14. There is a messiness to talking about race that Jamaicans – especially the lighter-skinned ones – love to avoid. And for that reason alone, I am glad that you wrote this. Because, you see, we are long past the age when we – that is, the people of the land who did not cut our eye-teeth on privilege – can be told what to think and exactly in what order to think. And the best part is, we can actually redirect the discourse in more productive directions.

    So, yes, let’s have white Jamaicans talk openly about how they are made fun of, dismissed, and what have you. And then let’s talk about why that happens, and what perpetuates that sense of outsiderness, and how they participate in it. And let’s examine the values that we claim are Jamaican, and whether these are shared, or are class specific, etc. You know, let’s have a real conversation. I don’t have time for “you can’t say that” kind of conversations that give the usual suspects the power to control what can and cannot be said.

    And for those who are still talking about the problem in Jamaica is class not race; you really need to update your reading list.

  15. Kei as ways great insights, the fact is is great Jamaicans like Mr Rex Nettleford himself pointed out that we repeat our motto obsessively in the hope that it will one day be true ..I have had the “privilege” of being around white Jamaicans and have heard them refer to black Jamaicans as bongos …now no offence was meant I am certain..but we do exist in a social construct where lighter means better and darker does not ..now the sooner we accept that is the sooner we will get past this crap

  16. i saw the video on my newsfeed as well and on a guttural level I was upset and offended. And that feeling made me think about why this particular video stayed with me in the way that it did. It was because she was presenting herself as an authority on matters related to jamaica because of her birthright all the while using that position to ridicule and mock the people she was describing. She separates herself from the rest of us wrestling with poverty and sickness by failing to empathize. It seemed to me she was using her accent and her heritage to create a brand for herself that made her more marketable in the UAE, without ever really aligning herself with the people she claims to come from

  17. The video was just offensive to me and I am not Jamaican ( lived here for awhile though!)
    I think the most offensive part was the fact that she took delight in punctuating all statements with ‘Jamaica poor.’ Yes all her statements were true but I thought the need to make joke of it was just in poor taste.
    I do think that the video would have been as offensive whether white, black or brown. The ChikV statements were just added salt… suffering with it as I type. Sorry about your Auntie.
    Your analysis though was interesting and thought provoking.

  18. thought provoking. Sorry for your loss homie. Blessings and respect.
    This was an insensitivity issue. There was a hurt in her disjointed ness, lost in detachment on not being able to make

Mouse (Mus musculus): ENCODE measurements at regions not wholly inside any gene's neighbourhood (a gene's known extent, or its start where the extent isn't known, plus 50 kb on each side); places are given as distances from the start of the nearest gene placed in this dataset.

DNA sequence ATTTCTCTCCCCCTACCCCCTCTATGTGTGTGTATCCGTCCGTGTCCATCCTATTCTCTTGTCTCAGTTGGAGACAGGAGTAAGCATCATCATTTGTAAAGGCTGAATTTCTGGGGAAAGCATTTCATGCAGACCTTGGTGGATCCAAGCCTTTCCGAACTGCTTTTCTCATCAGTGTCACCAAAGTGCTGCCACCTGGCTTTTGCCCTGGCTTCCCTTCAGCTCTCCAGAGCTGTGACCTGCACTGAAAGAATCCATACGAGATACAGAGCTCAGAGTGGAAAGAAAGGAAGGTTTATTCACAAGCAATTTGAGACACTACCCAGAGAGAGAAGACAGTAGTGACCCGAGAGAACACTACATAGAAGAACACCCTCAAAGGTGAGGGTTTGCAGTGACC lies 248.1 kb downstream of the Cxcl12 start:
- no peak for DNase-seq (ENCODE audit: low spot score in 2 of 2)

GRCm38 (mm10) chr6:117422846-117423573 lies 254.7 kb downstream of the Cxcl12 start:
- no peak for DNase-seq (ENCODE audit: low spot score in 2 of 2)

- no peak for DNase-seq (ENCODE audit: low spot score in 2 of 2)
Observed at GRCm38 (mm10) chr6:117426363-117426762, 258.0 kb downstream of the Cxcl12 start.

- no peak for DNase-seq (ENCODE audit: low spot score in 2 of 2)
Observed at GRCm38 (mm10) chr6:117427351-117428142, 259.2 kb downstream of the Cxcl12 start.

Her own sense of hopelessness. In the Jamaican tradition of finding joke in serious events, her attempt really was out of time and place. This epidemic is not over. It’s not passing thru like Gilbert. For instance the media has been too objective in their reporting. Most Jamaicans home and abroad are not aware of how serious this sickness is.
    Almost everyone I communicate with in Kingston have the sickness or just got over it. Then there are a segment that are escaping to the mainland. Then there are those on the mainland that is not going down until it blows over. Every other person is affected. The death toll is going up. So, her humor
    Was sick, because she was very ambivalent about how she should really feel. This is what privilege does. Black, Brown, White or simi-shade. I truly felt her sadness more than anything. What she and the rest of Jamaicans, at home and Abroad is a Groundation and a Blessing. Let’s look out for each other and address the failure of our leaders to look out for us. One Love and mean it.

  19. It’s not a good idea to get into an argument with Kei Miller, as some have found out. The issue of the color/class/privilege dynamic in the Jamaican context, is of course, not new and is aided by mentalities that assume entitlements to both privilege for some and underachievement for others, by virtue of things as accidental as surnames and physical features. Our people lack a certain maturity of thinking when they hold on tho those stereotypes, even if they are aided and abetted by much of the society at large.

    I remember being told by a Jamaican friend, who I suppose would be called brown, (it’s a new word for me, I have always avoided describing people by their color) that he would never marry a black girl. He, at the time, had not lived in this country (USA) long enough to find out, that he was black. Too many people of privilege in the Jamaican circumstance, are willing to perpetuate the status quo even in this more equalizing society. Fact is that despite cultural intermingling that the dancehall or carnival or other cultural happenings bring about, there are more than one Jamsicas, more than One People. There are Jamaican worlds who share little except for nationality, who know little about each other, except where work, or other interdependence make them cross paths. This is the way that it is. Jamaican culture, is built on this model. All of what it produces in terms of human product, are products of that model. How do we assign a value to it? Is it good or bad? Is it right or wrong? I have my opinion, but it is what is and that is Jamaica at this point in time.

  20. Pingback: Outameni One Confusion, A Sea of Green and A Distinguished Judge: Tuesday, November 18, 2014 | Petchary's Blog

  21. Firstly, my condolences.

    Secondly, a few things to note:
    – I am not a student of literature, may have a few degrees but alas no position for the second disclaimer
    -This is not meant to be an argument
    – I was really looking forward to this article when I saw the title having read some of your previous blogs
    – I am Jamaican, born and raised, previously spending a total of 8 years of 33 living outside of Jamaica during my adult life